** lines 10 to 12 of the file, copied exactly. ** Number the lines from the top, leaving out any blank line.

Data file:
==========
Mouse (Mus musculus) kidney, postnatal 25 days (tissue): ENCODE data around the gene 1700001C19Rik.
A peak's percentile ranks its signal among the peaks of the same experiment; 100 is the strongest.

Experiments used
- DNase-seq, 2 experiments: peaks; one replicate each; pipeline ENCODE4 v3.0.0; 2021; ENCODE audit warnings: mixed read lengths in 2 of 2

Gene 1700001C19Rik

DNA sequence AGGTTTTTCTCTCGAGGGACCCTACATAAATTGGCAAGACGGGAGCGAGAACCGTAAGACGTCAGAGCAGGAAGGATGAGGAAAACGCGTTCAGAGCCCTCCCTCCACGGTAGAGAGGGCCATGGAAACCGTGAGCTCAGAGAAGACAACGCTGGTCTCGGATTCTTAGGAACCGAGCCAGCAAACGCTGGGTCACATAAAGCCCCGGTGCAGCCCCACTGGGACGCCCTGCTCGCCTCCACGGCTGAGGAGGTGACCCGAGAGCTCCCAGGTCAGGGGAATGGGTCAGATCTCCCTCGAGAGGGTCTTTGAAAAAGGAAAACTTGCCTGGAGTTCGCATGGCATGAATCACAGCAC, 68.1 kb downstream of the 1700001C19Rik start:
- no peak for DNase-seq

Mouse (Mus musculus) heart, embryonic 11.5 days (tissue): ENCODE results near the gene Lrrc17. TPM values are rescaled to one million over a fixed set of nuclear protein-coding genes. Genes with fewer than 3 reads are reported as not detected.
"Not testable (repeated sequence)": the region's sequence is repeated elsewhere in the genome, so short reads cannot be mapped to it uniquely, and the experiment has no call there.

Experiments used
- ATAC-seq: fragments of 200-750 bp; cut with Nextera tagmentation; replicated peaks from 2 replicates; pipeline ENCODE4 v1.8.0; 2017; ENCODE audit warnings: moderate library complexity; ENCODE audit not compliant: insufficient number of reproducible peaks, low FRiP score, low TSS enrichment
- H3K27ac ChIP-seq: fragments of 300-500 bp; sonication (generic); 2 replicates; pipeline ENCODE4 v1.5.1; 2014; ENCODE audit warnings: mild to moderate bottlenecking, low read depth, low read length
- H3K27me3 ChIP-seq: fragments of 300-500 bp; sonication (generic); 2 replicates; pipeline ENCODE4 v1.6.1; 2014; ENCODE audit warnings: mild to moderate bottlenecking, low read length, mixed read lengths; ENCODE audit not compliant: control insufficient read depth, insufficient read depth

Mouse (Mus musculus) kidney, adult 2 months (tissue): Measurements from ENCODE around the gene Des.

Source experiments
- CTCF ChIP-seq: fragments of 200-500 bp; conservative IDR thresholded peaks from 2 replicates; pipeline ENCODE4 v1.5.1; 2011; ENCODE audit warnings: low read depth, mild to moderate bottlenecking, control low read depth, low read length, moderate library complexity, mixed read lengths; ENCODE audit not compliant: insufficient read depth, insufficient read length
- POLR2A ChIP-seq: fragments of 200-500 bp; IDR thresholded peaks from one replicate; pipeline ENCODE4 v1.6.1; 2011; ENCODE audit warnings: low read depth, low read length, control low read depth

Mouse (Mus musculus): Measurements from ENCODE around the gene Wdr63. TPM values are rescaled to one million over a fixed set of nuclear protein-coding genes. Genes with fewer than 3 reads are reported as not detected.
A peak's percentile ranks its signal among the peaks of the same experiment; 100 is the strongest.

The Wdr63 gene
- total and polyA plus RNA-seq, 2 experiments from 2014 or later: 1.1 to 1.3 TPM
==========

Experiments used
- ATAC-seq: fragments of 200-750 bp; cut with Nextera tagmentation; replicated peaks from 2 replicates; pipeline ENCODE4 v1.8.0; 2017; ENCODE audit warnings: moderate library complexity; ENCODE audit not compliant: insufficient number of reproducible peaks, low FRiP score, low TSS enrichment
- H3K27ac ChIP-seq: fragments of 300-500 bp; sonication (generic); 2 replicates; pipeline ENCODE4 v1.5.1; 2014; ENCODE audit warnings: mild to moderate bottlenecking, low read depth, low read length